Lanyon Place is an ugly 1970s era building, formerly known as Belfast Central, and on the outer edge of Belfast’s city centre-about a half-mile from the heart of town. Your Enterprise train ticket entitles you to a free transfer to a bus. I had booked a stay at the Hilton Belfast, though, which is only about a five-minute walk from the train station, in an office park-y area between the station and the center. I’ll cover the Hilton separately in my next post; it was totally fine, though it was halfway through renovations so felt like two different hotels depending what part you were in. I could see the hotel from the train station, but it was a bit confusing how to get across the main road. I figured it out though, and was able to check in and drop my stuff before heading out for a solid afternoon of exploring.
Exploring Central Belfast
First, I swung by St. George’s Market, which was right by the Hilton. It was basically a large warehouse, mostly filled with food stands, and then with some craft/flea market stands as well. It was quite packed, and lots of food looked good, but the lines were long. I didn’t stay long, and ended up walking the short distance from there into the heart of the city, which was super busy on a sunny Saturday afternoon.
The centerpiece of downtown Belfast is Belfast City Hall, a Baroque Revival 1906 building in Donegall Square. Unfortunately, I couldn’t get too close to the building, as they were in the process of taking down the Christmas Market that surrounded it. But you can tell it’s a really unique building.
Right around City Hall is the main shopping district, which was filled with locals taking advantage of after-Christmas sales. I browsed a bit before grabbing lunch at Made in Belfast, where I had a fancy and slightly overpriced, though tasty, fish and chips, before the 25-minute walk to the Titanic Quarter.
The Titanic Quarter and Titanic Belfast
The Titanic Quarter is a relatively recently redeveloped part of Belfast, built on and around an old shipyard where, yes, the Titanic was built. It’s mostly commercial and office buildings, with some large apartment buildings, and an entertainment complex, all on the east side of the River Lagan, northeast of central Belfast. The area feels pretty sparse and cold compared to central Belfast, but definitely worth checking out, if only for the Titanic Belfast museum. You can’t miss the museum as you near the Titanic Quarter, as it’s a massive, free-standing, architecturally unique building jutting into the sky.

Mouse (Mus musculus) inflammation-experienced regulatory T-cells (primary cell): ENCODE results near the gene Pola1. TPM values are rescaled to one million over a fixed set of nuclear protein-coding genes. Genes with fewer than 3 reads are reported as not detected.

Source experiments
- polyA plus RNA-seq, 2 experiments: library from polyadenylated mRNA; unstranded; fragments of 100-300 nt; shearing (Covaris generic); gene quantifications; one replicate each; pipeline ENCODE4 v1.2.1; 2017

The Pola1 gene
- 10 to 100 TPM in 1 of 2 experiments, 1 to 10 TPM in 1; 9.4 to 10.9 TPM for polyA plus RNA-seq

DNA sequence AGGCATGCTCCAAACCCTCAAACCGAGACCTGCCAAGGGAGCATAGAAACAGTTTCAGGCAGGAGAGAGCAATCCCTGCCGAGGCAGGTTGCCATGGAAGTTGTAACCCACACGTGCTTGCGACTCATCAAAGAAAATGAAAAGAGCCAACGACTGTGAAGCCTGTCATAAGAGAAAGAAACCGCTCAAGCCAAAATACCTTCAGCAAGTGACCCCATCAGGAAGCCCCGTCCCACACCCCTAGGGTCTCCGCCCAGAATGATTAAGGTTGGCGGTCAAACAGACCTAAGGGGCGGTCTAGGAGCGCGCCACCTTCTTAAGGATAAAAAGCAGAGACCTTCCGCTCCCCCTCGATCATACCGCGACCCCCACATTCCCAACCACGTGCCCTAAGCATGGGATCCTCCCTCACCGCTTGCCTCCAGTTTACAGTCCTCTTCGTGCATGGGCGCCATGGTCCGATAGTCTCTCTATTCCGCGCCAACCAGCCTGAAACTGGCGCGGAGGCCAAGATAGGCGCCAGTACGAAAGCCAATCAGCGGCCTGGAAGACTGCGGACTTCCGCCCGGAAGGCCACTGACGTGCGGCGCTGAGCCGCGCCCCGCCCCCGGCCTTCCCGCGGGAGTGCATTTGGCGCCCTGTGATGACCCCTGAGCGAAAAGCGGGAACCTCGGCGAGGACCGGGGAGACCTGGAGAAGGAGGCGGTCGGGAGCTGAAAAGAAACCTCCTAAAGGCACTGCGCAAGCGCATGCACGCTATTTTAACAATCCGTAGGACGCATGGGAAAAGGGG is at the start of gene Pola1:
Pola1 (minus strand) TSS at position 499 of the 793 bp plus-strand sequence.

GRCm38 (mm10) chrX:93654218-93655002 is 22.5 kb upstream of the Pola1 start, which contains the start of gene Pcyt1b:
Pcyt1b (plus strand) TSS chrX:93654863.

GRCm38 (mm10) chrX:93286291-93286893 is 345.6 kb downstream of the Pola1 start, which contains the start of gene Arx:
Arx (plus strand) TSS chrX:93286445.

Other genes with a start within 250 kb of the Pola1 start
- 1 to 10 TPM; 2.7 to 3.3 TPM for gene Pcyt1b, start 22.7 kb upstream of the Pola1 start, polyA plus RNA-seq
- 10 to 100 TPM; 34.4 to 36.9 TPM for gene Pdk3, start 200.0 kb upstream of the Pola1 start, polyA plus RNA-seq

The Titanic Belfast is very popular. I had pre-purchased my ticket on Expedia, using a discount code, for a 3pm entry on a Saturday in December, which I thought might be a quiet time. It was not. I still had to wait in line to exchange my voucher for a ticket, and there were tourists from all over the world.
The exhibition itself is really well-done, starting with the history of Industrial Belfast and moving into the history of the Harland and Wolff shipyards and the design of the Titanic. There’s then a little weird ride through a “shipyard” with video reenactments and animatronic-type gadgets building the ship. From there, there are a lot of high-tech, interactive exhibits of the ship’s interior and service, before exhibits about the fateful journey. The museum ends in a huge amphitheater with projections of dives into the shipwreck. It was definitely a good museum, and I think has something for folks of all ages.
By the time I was heading back to the Hilton it was already dusk. In the evening, I ended up just grazing on food at the Hilton lounge as dinner, before hitting two fairly busy gay bars, Maverick Bar and Union Street Bar, before getting dragged to Kremlin, a too-expensive theoretically gay club that seemed predominantly straight women and their boyfriends.
In my next post, I’ll cover days 2 and 3 in Belfast, which included a day trip to the Giant’s Causeway and a taxi “tour” of West Belfast.